I call them tools because that’s exactly what they are: tools to help you or your manager/potential employer understand how you are most likely to behave in certain conditions, usually when under pressure. What these tools actually measure is not your personality as such, but the behavioural traits of segments of the population who are similar to you.
In particular, behavioural profiling tools help you understand your preferred style of communication and work and, importantly, teach you how to use your own style to understand and better communicate with others, and get better results at work.
I work with many lawyers helping them with career advancement and performance, and while it is dangerous to over-generalise, most have a reasonably similar profile. Generally, they are:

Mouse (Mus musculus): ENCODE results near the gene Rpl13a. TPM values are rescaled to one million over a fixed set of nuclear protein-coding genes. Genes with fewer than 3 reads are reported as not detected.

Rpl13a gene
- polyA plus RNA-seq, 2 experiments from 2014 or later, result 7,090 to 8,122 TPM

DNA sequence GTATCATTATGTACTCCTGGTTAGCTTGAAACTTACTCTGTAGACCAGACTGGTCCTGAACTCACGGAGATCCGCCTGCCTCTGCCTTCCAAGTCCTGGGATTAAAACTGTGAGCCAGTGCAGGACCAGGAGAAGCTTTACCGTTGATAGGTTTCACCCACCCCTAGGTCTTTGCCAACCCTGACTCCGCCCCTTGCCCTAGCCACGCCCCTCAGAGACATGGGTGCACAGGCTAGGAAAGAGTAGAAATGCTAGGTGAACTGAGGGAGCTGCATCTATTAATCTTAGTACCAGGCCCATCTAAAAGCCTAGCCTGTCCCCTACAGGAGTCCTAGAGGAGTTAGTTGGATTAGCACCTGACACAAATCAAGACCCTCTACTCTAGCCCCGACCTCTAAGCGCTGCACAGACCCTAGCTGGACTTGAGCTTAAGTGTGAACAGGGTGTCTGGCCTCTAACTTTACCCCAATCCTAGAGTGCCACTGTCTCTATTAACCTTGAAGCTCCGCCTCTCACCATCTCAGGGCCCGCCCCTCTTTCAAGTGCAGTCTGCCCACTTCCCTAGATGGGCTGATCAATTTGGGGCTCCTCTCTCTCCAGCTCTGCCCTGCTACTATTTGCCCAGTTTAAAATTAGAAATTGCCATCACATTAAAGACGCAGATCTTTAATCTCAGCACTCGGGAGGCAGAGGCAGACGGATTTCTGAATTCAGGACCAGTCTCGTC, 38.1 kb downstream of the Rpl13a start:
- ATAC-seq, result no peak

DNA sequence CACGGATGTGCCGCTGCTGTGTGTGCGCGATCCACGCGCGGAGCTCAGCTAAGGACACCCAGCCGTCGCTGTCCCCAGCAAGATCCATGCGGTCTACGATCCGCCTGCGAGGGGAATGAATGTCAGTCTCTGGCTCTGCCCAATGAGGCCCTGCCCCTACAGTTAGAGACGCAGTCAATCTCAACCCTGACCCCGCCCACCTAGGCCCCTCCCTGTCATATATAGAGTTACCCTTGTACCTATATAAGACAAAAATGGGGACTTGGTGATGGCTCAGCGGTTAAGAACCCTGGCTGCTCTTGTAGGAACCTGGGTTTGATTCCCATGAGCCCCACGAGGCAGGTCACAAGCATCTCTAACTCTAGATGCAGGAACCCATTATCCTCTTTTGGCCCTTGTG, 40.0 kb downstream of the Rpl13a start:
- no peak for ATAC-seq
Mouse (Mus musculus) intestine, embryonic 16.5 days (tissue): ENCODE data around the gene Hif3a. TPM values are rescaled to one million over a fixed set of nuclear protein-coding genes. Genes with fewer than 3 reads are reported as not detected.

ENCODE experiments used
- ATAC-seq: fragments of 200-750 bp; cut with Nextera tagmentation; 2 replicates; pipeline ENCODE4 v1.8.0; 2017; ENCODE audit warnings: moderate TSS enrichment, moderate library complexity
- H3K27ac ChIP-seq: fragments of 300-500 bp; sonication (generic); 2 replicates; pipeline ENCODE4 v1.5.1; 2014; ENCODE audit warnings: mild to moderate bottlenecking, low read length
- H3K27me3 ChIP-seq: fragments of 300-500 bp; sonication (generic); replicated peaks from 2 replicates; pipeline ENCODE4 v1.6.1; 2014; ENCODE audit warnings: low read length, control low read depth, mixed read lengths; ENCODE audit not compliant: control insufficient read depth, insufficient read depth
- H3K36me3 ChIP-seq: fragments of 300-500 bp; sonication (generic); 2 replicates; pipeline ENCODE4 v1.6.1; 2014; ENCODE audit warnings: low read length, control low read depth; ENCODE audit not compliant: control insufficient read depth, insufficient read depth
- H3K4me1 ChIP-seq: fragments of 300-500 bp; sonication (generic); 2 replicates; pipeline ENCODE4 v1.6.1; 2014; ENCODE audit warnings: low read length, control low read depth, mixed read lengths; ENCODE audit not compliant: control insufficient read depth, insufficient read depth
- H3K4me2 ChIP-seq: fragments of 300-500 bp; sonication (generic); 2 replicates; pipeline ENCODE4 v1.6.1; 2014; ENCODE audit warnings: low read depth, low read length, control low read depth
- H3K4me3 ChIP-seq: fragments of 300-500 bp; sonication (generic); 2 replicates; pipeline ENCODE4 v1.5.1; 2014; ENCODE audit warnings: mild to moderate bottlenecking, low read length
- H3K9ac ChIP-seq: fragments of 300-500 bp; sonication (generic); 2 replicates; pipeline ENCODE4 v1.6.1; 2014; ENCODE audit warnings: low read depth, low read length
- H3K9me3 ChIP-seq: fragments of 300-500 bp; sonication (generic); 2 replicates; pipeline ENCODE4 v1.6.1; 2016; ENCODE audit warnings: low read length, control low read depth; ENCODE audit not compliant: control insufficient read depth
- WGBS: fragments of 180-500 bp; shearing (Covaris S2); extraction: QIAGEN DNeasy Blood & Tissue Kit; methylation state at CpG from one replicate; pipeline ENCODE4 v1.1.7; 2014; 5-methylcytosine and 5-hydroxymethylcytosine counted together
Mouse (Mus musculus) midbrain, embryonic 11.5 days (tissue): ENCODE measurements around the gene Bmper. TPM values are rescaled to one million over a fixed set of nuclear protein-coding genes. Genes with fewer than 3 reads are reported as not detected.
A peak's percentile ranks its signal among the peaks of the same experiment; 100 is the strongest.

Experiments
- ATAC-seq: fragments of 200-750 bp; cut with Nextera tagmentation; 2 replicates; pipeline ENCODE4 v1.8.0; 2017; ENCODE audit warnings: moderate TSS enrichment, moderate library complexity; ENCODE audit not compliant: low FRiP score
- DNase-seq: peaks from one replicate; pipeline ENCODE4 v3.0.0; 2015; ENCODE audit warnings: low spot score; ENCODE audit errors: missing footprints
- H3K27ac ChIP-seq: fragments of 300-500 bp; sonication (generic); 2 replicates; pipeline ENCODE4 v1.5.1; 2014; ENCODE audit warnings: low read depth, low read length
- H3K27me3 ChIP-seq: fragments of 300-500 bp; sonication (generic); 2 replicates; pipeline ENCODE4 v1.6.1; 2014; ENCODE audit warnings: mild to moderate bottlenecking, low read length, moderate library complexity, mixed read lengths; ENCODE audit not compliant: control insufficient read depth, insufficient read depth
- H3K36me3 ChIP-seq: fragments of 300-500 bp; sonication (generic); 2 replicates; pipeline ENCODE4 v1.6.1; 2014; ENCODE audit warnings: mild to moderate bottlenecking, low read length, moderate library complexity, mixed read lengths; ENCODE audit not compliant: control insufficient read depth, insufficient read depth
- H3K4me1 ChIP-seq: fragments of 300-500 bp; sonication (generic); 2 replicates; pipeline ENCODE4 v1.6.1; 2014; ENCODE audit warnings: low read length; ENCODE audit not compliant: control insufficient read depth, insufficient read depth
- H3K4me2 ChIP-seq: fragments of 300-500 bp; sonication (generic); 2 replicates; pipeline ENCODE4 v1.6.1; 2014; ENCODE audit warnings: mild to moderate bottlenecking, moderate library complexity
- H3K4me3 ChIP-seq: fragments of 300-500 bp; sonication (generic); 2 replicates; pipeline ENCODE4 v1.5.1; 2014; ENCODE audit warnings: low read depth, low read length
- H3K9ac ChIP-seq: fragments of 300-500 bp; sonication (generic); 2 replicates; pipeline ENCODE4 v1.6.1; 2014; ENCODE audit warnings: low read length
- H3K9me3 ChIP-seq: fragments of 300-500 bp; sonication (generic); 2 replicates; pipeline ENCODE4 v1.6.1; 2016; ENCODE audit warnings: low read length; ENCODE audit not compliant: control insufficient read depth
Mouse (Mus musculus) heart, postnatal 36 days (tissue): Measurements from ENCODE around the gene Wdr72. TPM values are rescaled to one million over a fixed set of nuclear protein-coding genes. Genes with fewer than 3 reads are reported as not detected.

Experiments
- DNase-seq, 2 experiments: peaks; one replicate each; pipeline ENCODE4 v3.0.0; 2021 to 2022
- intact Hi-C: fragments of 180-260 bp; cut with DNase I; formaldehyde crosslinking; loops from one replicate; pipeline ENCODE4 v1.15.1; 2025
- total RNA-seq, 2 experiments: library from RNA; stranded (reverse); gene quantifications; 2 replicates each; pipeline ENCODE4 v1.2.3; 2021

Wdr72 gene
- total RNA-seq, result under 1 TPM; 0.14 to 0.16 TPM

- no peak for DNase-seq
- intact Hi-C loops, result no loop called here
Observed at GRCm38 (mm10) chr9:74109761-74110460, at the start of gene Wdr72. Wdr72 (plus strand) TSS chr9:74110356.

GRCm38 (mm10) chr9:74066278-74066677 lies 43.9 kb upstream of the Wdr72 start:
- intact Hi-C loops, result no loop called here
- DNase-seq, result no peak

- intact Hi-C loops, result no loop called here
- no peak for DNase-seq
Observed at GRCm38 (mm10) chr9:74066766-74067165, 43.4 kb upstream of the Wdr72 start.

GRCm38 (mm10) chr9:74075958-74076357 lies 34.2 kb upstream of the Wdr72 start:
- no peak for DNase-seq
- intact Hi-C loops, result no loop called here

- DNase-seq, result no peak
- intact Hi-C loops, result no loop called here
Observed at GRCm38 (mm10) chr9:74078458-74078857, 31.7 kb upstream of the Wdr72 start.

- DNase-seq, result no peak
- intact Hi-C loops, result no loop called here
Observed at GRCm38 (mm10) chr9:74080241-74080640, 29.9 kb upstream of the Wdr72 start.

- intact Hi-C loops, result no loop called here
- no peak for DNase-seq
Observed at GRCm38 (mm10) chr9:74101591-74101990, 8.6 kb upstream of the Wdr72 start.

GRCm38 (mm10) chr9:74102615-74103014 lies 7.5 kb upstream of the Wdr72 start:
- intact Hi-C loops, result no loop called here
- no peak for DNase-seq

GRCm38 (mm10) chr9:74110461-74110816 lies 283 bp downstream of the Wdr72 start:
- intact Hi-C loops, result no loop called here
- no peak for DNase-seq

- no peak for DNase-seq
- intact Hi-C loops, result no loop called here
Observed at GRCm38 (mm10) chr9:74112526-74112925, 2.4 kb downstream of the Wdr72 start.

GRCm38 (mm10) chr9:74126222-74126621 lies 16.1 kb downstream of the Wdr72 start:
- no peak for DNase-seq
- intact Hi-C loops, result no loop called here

- Show attention to detail
If you’re familiar with any form of DISC profiling, most lawyers sit within the S and C categories (Stability and Compliance).
Given the nature of legal study and practice, it’s not a great surprise that people with these natural tendencies are drawn towards the law. It’s also reassuring to know that the majority of our lawyers are stable, trustworthy and have a great eye for detail!
The downside of conscientiousness
However, on the flip side, it’s also generally true that often people with these characteristics do not find managing or leading people, nor building a practice (ie selling) comes naturally to them. It will often take a lot of their energy to do these things well. Many will simply either never be interested nor confident enough to do them in the first place.